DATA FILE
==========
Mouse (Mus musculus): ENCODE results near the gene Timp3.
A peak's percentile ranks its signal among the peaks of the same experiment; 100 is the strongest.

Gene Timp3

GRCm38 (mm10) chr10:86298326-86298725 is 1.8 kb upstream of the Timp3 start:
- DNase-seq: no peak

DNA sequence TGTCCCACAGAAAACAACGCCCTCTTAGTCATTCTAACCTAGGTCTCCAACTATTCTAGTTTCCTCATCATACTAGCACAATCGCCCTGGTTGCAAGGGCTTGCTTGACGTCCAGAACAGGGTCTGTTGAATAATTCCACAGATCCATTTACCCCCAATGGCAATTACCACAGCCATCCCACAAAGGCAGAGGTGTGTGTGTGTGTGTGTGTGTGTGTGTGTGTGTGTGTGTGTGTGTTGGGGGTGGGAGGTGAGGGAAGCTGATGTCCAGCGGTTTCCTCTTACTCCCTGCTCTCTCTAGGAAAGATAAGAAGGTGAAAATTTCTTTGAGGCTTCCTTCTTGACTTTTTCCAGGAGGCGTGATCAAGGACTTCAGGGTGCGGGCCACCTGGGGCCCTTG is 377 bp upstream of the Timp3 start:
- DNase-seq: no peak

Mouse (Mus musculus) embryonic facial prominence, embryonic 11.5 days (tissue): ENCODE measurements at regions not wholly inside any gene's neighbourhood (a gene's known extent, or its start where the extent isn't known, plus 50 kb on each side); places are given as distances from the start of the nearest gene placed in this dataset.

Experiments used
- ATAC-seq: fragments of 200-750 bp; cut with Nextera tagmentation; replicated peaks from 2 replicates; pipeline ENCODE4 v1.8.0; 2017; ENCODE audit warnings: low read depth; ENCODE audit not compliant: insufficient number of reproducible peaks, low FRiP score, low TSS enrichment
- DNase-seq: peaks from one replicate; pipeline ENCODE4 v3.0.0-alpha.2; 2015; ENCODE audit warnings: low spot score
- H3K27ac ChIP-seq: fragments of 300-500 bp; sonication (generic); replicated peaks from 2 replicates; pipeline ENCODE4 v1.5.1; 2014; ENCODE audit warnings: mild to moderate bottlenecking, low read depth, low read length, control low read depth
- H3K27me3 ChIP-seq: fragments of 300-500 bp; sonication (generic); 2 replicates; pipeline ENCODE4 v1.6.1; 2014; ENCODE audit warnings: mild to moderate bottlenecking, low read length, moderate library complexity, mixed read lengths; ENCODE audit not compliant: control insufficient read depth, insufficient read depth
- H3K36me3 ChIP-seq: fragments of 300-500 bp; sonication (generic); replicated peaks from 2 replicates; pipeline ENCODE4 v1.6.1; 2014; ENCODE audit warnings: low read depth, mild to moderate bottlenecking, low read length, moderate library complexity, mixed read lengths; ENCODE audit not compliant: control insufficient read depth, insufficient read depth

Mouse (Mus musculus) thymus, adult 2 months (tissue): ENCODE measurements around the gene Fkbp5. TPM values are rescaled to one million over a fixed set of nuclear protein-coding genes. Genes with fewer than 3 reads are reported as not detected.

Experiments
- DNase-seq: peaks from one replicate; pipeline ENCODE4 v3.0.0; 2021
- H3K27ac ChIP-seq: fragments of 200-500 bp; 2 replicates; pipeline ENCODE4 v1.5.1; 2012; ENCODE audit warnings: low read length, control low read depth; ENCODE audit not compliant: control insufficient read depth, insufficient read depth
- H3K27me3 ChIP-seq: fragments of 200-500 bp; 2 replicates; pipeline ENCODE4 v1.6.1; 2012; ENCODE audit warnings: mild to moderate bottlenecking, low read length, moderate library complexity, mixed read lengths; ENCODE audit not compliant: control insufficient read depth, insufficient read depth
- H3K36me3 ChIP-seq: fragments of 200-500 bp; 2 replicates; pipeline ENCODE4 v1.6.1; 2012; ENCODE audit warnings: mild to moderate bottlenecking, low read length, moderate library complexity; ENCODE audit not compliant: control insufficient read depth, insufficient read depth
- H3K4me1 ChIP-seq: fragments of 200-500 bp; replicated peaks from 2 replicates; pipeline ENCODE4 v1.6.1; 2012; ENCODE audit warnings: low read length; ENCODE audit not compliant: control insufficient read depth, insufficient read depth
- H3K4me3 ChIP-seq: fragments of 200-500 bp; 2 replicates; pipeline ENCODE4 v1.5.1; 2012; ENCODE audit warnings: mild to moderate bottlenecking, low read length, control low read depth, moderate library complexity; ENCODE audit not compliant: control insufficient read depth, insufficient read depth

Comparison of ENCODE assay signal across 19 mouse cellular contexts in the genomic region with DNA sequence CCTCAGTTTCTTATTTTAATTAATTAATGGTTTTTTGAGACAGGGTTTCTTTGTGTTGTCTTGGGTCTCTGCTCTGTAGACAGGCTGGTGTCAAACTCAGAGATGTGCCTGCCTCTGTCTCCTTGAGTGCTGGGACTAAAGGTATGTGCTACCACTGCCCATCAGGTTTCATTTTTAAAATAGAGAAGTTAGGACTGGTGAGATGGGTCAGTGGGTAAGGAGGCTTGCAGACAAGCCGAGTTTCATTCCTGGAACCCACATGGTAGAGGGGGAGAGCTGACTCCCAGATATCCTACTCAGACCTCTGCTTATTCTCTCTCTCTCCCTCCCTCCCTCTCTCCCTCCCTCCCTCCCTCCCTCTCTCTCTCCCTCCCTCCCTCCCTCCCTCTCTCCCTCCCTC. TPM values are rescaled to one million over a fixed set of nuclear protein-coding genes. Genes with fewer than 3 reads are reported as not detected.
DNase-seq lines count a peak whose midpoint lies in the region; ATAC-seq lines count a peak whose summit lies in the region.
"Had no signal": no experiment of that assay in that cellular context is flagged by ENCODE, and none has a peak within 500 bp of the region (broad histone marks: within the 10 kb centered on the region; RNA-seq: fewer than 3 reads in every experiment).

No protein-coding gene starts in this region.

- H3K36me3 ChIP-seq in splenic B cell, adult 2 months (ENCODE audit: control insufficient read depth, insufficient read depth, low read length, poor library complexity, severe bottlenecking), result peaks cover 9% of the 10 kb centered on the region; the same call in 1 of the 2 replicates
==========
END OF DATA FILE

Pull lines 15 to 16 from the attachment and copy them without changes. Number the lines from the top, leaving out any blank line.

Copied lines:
Mouse (Mus musculus) thymus, adult 2 months (tissue): ENCODE measurements around the gene Fkbp5. TPM values are rescaled to one million over a fixed set of nuclear protein-coding genes. Genes with fewer than 3 reads are reported as not detected.

Experiments